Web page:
About a mile north of Columbia Falls, just west of North Fork Road, the Crystal Cedar project was also approved this year, and it’s gaining traction for a 25-mile trail network. Commonly known as the Cedar Flats Area, FAMB teamed up with the Forest Service and Gateway to Glacier Trail, another nonprofit trail-building organization, to construct a network similar to the Whitefish Trail.
“The hope is that it will essentially be the equivalent of the Whitefish Trail system in Whitefish where people can just ride right from their house in town,” Bodman said. “It’s just super easy access, which is something that’s really gonna benefit Columbia Falls.”
Trail crews plan to create a series of loops in the Lower Cedar Flats area, gaining elevation to the northern hills with scenic views of the valley. FAMB intends to expand off of the existing all-terrain vehicle (ATV) trails and build new trailheads that will accommodate more vehicles.
While trail construction is in limbo until logging and wildfire mitigation is completed, Bodman says FAMB wants to begin within the next few summers. While it will take the better part of a decade to complete the projects, Bodman hopes to have some sections of the trails ready for users in roughly three years.
As FAMB expands its work through more projects, Briber says the board was able to form a paid trail crew this year with funds from the Whitefish Community Foundation’s Great Fish Community Challenge held last summer. FAMB hosts volunteer trail nights every Wednesday and completes more than 600 volunteer hours a year at Spencer, but Briber says they needed a full-time, professional crew to take on bigger projects.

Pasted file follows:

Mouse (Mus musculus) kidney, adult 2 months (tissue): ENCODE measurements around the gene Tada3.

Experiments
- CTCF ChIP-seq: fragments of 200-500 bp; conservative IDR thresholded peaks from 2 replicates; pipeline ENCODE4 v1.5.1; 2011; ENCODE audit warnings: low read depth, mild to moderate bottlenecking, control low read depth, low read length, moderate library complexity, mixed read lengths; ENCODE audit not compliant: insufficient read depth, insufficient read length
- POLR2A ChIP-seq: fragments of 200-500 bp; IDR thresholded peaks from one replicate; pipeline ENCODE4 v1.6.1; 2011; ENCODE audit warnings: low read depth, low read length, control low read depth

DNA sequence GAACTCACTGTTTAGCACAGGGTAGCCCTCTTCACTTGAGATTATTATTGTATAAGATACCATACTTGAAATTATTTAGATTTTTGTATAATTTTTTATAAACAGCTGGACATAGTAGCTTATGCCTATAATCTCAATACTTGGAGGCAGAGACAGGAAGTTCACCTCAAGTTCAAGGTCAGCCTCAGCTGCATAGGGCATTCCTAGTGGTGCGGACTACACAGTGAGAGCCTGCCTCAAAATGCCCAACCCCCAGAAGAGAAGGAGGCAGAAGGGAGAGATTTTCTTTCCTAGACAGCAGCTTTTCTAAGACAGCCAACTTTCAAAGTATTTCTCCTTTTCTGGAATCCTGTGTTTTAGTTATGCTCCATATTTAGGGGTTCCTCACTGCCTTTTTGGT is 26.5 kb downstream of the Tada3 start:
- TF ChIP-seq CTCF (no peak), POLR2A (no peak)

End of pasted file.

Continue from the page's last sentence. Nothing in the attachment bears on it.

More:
“It’s really awesome to see how much of the community shows up to help out,” Briber said. “But it’s not the same as having a professional trail crew that’s working five days a week.”
With one full-time employee, FAMB’s Flathead Trail Crew leader started clearing and maintaining trails this spring, with help from other part-time crewmembers as needed.
In addition to trail management, FAMB has also established itself as a well-rounded resource for most mountain bike-related activities and programs in the valley, offering free youth and women’s mountain bike skills clinics, group rides and a youth scholarship program. They also built the Armory Pump Track in Whitefish last year.
And while FAMB is known best for its work on Spencer Trails, Briber says the board is working to rebrand itself as a multiuse trail-building organization spanning across the Flathead.
“A lot of people know that we manage and maintain Spencer, and with our Flathead Trail Crew we’re trying to get the message out there that we’re not just working on Spencer anymore,” Briber said. “We’re trying to branch out to work on not just mountain bike trails. We’re maintaining multiuse trails valley-wide.”
For more information or to donate, visit www.flatheadamb.org.
Read more of our best long-form journalism in Flathead Living. Pick up the summer edition, where this story originally appeared, for free on newsstands this month.